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General Motors will shift large cash reserves out of blue-chip stocks and into junk bonds and hedge funds to try to ensure a high rate of return for its pension-fund investments, the Financial Times reported. The latter two instruments carry with them an increased element of risk, but the Financial Times quoted a senior GM executive as saying the $83 billion pension fund would cancel that because of its breadth. For the past two years, GM has carried a $19.3 billion pension-fund deficit, a drag on earnings, but it said late last week that is close to being reimbursed.

A $250 million penalty, apparently the first of its type against a mutual-fund company, was agreed to by Alliance Capital Management, sources close to the matter said Friday. Alliance had warned last month that it probably would incur a significant penalty for its alleged link to the market-timing scandal being investigated by New York Attorney General Eliot Spitzer. Reportedly, it already had agreed in principle to lower its fees for managing investment portfolios as part of a settlement with Spitzer's office, so the large cash settlement is both precedent-setting and implies serious wrongdoing, analysts said. The cash would be set aside to reimburse Alliance investors who were hurt by trading abuses, reports said.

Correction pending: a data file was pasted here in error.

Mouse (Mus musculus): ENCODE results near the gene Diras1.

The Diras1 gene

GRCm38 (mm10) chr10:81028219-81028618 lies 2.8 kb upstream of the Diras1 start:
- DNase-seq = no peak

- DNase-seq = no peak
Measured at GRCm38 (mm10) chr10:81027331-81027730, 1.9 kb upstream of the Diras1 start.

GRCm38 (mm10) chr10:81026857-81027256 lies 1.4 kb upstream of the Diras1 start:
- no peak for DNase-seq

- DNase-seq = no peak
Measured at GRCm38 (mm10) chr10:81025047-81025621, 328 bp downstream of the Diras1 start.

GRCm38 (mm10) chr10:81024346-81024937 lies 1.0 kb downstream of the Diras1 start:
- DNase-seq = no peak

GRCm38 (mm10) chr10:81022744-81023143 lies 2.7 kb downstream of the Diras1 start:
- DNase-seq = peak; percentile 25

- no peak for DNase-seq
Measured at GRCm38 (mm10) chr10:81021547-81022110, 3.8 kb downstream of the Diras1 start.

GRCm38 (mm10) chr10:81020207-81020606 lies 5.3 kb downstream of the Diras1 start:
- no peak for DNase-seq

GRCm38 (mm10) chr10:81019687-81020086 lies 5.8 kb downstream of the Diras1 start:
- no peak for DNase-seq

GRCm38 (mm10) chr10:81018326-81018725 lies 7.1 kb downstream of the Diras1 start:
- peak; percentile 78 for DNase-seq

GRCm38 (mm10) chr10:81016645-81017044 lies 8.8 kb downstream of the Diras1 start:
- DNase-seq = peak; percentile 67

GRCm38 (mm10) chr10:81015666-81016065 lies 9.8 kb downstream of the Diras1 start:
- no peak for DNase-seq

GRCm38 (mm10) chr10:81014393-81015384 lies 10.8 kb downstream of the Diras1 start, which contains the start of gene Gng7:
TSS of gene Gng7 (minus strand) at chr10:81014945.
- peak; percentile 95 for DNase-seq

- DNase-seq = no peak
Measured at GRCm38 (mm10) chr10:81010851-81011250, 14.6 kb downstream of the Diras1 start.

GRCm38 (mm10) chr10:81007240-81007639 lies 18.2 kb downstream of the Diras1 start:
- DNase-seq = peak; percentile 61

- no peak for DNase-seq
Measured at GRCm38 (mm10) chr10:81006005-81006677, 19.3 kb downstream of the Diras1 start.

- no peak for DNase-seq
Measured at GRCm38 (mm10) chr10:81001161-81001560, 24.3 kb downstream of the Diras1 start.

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In a move seen as easing investor worries of a new buying spree, electric utility giant E.On AG said it will invest just under $17 billion over the next three years to integrate and consolidate its operations. The company is based in Düsseldorf, Germany, and is the nation's largest supplier of energy. In a multibillion-dollar deal earlier this year, E.On acquired Ruhrgas, the largest German company in that sector, and suggested it still had enough financial flexibility to carry out further strategic acquisitions.

H&R Block Inc., the largest preparer of tax returns in the US, acknowledged Friday that it is being investigated by the Securities and Exchange Commission in connection with its policy of offering loans to customers in anticipation of their refunds. The probe is expected to cover the period up to and including November 2002. Block, which is based in Kansas City, has settled some class-action lawsuits alleging that it misled customers by not disclosing the full cost to them of the short-term loans.


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